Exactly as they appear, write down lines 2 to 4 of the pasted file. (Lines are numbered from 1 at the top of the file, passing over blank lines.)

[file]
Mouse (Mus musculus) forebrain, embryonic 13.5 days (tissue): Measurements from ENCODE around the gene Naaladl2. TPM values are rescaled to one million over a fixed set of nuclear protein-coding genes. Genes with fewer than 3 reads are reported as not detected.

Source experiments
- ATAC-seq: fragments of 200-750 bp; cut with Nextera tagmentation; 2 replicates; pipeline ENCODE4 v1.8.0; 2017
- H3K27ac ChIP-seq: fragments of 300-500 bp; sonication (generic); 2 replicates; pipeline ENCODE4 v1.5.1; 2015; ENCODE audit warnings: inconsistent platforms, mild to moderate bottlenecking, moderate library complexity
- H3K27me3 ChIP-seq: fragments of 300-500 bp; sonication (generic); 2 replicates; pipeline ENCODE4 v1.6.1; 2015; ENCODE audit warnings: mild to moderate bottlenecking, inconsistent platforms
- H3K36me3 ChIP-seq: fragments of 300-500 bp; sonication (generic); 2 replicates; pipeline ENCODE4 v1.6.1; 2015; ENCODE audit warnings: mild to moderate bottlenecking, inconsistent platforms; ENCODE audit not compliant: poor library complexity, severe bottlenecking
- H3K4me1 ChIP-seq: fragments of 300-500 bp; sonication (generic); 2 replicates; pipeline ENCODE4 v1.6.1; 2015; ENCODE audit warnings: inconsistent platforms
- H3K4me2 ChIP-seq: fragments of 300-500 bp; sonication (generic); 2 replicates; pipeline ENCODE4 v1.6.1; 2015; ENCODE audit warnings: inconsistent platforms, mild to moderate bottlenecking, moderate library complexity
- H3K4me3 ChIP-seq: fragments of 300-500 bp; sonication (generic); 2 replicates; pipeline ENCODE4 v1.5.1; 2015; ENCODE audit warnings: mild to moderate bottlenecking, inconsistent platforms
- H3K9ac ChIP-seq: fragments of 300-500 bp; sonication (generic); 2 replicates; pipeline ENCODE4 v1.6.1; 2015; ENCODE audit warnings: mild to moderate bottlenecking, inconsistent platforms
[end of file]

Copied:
Source experiments
- ATAC-seq: fragments of 200-750 bp; cut with Nextera tagmentation; 2 replicates; pipeline ENCODE4 v1.8.0; 2017
- H3K27ac ChIP-seq: fragments of 300-500 bp; sonication (generic); 2 replicates; pipeline ENCODE4 v1.5.1; 2015; ENCODE audit warnings: inconsistent platforms, mild to moderate bottlenecking, moderate library complexity